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How to Answer Stanford GSB’s Essay: What Matters Most To You and Why?

In opening its application for the 2020-2021 cycle, Stanford GSB demonstrated that its iconic essay question persists for well over a decade.

Stanford’s “What matters most to you, and why?” query embodies the sentiment ‘simple but not easy.’ It demands a level of profound self-awareness and unapologetic authenticity that can overwhelm the most excellence-driven applicant in the hopes of conveying something distinctive, intelligent and resonant.”

Regardless of whether Stanford GSB is on your application shortlist, dedicating time to think about this question is a valuable, notes Fortuna’s Tatiana Nemo, a Stanford GSB alum & former MBA admissions interviewer. “This kind of perspective-taking helps unearth a clarity of purpose that’s invaluable for anyone who’s ever wrestled with the expectations of others, peer pressure and unexamined momentum,” says Nemo. “If the question is tackled bravely and thoughtfully, with keen focus on the action of speaking from the heart rather than worrying on the effect that doing so will create, then it provides a substantial and valuable view into the applicant’s motivations, character, fears and beliefs.”

Fortuna’s Heidi Hillis, Stanford GSB grad and former GSB Alumni Interviewer, has encouraged many successful candidates to delve deeper in the spirit of getting this question’s core, which is inextricably linked to the school’s tagline: Change lives. Change organizations. Change the world.


“It is so easy to get caught up in the day-to-day, to plow forward with life and career without really considering our values. It’s a vital thing for everyone to do periodically, but especially early in your career,” says Hillis. “It’s a golden time to pause, get introspective, and make sure you’re headed where you want to go – that you even know where you want to go and what success looks like for you. This essay question makes you stop and think about what it is that makes you who you are.”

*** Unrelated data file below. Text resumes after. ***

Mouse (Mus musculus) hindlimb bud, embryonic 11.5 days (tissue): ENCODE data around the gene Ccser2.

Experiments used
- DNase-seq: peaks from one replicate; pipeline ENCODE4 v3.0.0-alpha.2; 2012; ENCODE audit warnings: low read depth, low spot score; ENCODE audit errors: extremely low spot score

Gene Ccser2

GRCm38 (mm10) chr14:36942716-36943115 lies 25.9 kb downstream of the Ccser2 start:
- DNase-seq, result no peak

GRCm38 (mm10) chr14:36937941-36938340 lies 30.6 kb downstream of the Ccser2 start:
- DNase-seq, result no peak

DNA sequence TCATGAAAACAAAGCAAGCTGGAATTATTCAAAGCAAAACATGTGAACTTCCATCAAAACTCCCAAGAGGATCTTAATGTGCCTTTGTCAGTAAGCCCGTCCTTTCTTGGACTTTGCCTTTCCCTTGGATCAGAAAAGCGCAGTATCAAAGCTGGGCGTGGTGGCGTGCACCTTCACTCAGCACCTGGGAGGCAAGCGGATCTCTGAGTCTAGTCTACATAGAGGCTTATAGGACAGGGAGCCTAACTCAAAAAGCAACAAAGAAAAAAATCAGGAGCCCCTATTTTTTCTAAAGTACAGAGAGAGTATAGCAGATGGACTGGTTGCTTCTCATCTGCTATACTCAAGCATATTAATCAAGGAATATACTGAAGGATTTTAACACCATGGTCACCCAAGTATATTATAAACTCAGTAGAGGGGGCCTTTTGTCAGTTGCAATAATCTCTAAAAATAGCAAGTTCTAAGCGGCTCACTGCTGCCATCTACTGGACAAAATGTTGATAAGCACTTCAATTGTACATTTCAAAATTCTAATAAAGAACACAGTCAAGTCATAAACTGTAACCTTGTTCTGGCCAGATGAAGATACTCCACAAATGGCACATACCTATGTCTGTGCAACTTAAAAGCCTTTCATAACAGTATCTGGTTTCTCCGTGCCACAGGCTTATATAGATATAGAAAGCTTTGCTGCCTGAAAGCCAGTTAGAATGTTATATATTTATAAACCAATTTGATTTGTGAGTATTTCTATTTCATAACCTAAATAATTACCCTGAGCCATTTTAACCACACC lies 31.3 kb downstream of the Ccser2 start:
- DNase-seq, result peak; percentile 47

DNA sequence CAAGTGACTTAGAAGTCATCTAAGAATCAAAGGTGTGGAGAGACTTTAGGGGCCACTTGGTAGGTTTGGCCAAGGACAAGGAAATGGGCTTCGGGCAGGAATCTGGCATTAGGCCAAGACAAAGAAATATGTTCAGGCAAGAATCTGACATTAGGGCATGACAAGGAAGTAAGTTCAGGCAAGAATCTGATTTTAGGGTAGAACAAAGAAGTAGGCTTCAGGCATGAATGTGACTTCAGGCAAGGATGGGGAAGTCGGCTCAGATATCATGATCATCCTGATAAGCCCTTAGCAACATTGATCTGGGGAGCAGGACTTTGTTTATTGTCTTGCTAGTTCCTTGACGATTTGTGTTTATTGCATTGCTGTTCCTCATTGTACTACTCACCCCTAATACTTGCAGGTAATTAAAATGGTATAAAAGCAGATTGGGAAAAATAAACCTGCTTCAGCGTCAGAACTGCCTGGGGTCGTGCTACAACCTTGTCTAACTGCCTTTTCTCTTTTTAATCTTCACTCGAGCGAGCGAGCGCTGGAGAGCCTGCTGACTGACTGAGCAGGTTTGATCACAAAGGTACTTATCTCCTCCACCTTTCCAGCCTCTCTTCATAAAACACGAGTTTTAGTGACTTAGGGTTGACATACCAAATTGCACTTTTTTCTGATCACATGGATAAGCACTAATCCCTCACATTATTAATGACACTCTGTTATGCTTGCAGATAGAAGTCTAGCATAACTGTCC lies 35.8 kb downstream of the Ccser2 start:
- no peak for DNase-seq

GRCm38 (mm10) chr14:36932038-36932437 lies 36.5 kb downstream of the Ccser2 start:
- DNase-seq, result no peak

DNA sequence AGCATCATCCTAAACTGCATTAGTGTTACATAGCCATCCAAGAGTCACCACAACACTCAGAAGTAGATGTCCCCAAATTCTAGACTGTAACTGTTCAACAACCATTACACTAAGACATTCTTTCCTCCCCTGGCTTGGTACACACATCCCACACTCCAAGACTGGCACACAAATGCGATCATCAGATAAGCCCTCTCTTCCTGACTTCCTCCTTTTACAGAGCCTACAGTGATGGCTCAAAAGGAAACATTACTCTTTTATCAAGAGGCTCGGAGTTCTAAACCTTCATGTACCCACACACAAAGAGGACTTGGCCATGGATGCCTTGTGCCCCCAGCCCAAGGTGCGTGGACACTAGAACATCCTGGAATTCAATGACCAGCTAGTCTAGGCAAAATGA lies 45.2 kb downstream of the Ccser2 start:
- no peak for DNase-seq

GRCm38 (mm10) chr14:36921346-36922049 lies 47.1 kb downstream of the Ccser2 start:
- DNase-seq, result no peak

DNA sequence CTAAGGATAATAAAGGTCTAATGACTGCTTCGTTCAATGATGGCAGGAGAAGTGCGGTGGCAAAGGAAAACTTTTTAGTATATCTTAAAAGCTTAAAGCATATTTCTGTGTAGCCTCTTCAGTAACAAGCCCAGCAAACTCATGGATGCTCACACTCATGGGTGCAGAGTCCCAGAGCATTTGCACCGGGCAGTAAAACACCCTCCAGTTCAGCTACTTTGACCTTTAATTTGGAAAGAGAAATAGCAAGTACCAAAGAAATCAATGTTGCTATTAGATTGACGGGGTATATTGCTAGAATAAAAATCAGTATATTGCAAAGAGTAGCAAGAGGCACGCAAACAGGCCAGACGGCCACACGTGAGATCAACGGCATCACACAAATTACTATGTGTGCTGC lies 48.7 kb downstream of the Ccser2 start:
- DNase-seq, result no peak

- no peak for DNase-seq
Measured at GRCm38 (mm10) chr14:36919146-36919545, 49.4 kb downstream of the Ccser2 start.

So, why has Stanford posed this question  for so long?

Stanford GSB Assistant Dean of MBA Admissions & Financial Aid, Kirsten Moss, discussed what MBA Admissions really wants at the CentreCourt MBA Festival in San Francisco in 2017.

“One of the things that has been proven over and over in research is that highly inspirational leaders who get the highest level of performance from their organizations really know what drives them, and they are thinking beyond themselves to the problems they can make change and have an impact on. So in our application one of our key questions is ‘what matters most and why?’, and it has been an iconic question for a long time,” says Moss. “Taking the time to understand what matters to you will be your true north as a leader, no matter what school you go to, in the rest of your life… You will be one step ahead of the game in terms of being able to motivate others.”

So what matters most to you, and why? Listen first to your instinctive gut response and jot it down – we’ll revisit it momentarily.


Stanford suggests aiming to write 650 words (slimmed down from previous years), allowing no more than 1,050 words to cover this essay and a second essay question, “Why Stanford?” Perhaps you feel you can answer the first part of the question with one word, with things like knowledge, relationships or chocolate. But the belly of the question, the part that discloses your life’s calling and singularly uniquejourney for getting there, requires significant reflection. Why does that particular thing matter to you more than any other?

If you’re getting overwhelmed gazing blank page and blinking cursor, Nemo advises: “Invest time building a timeline of the influences, instances, moments that have shaped you. Dig deep connecting the dots between what has shaped you and who you’ve become. Devote essay A to talk about past and present, and talk about the future in essay B. Both essays need to be coherent and could read as a single story.”